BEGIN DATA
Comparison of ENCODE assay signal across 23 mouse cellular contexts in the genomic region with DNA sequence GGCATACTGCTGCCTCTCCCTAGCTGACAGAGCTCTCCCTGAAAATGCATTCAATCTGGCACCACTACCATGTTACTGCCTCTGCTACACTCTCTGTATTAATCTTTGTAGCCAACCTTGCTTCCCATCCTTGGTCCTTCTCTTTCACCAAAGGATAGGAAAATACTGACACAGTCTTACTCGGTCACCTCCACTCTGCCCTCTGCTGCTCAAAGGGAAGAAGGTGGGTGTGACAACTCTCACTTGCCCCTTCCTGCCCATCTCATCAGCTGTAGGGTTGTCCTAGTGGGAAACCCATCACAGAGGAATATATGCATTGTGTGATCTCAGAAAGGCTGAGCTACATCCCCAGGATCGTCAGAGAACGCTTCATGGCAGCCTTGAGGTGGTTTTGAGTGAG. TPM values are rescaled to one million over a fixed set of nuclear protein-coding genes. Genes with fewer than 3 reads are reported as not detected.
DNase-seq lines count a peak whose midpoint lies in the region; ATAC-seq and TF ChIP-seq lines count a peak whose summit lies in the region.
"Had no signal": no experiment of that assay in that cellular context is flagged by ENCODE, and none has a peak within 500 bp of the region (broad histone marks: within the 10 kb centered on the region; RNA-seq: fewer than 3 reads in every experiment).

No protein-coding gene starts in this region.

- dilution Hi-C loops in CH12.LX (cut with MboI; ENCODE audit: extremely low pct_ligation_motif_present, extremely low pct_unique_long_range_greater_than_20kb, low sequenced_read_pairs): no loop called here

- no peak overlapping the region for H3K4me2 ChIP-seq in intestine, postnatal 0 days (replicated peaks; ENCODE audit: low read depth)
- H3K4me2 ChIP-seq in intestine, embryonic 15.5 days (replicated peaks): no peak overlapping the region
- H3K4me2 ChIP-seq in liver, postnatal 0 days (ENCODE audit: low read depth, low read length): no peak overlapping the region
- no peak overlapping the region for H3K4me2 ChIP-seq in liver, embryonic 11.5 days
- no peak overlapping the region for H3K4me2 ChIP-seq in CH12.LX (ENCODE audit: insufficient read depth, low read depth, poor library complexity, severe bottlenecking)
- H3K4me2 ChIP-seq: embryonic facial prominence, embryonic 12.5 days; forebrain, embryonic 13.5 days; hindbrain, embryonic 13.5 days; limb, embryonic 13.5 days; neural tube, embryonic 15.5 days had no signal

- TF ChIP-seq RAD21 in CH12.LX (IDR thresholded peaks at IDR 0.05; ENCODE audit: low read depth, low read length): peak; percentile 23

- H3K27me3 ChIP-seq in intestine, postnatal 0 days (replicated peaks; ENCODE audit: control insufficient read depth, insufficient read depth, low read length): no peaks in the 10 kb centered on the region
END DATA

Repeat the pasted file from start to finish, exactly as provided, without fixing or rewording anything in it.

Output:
Comparison of ENCODE assay signal across 23 mouse cellular contexts in the genomic region with DNA sequence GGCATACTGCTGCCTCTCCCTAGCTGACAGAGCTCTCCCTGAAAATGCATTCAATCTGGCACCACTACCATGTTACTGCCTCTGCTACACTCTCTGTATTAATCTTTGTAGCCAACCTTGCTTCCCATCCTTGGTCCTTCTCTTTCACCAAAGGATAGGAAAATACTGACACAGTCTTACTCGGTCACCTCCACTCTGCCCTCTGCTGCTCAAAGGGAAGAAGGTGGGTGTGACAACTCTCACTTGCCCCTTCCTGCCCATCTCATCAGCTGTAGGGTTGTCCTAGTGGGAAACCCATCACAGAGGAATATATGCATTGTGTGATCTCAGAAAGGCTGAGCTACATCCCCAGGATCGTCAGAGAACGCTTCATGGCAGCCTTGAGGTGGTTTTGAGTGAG. TPM values are rescaled to one million over a fixed set of nuclear protein-coding genes. Genes with fewer than 3 reads are reported as not detected.
DNase-seq lines count a peak whose midpoint lies in the region; ATAC-seq and TF ChIP-seq lines count a peak whose summit lies in the region.
"Had no signal": no experiment of that assay in that cellular context is flagged by ENCODE, and none has a peak within 500 bp of the region (broad histone marks: within the 10 kb centered on the region; RNA-seq: fewer than 3 reads in every experiment).

No protein-coding gene starts in this region.

- dilution Hi-C loops in CH12.LX (cut with MboI; ENCODE audit: extremely low pct_ligation_motif_present, extremely low pct_unique_long_range_greater_than_20kb, low sequenced_read_pairs): no loop called here

- no peak overlapping the region for H3K4me2 ChIP-seq in intestine, postnatal 0 days (replicated peaks; ENCODE audit: low read depth)
- H3K4me2 ChIP-seq in intestine, embryonic 15.5 days (replicated peaks): no peak overlapping the region
- H3K4me2 ChIP-seq in liver, postnatal 0 days (ENCODE audit: low read depth, low read length): no peak overlapping the region
- no peak overlapping the region for H3K4me2 ChIP-seq in liver, embryonic 11.5 days
- no peak overlapping the region for H3K4me2 ChIP-seq in CH12.LX (ENCODE audit: insufficient read depth, low read depth, poor library complexity, severe bottlenecking)
- H3K4me2 ChIP-seq: embryonic facial prominence, embryonic 12.5 days; forebrain, embryonic 13.5 days; hindbrain, embryonic 13.5 days; limb, embryonic 13.5 days; neural tube, embryonic 15.5 days had no signal

- TF ChIP-seq RAD21 in CH12.LX (IDR thresholded peaks at IDR 0.05; ENCODE audit: low read depth, low read length): peak; percentile 23

- H3K27me3 ChIP-seq in intestine, postnatal 0 days (replicated peaks; ENCODE audit: control insufficient read depth, insufficient read depth, low read length): no peaks in the 10 kb centered on the region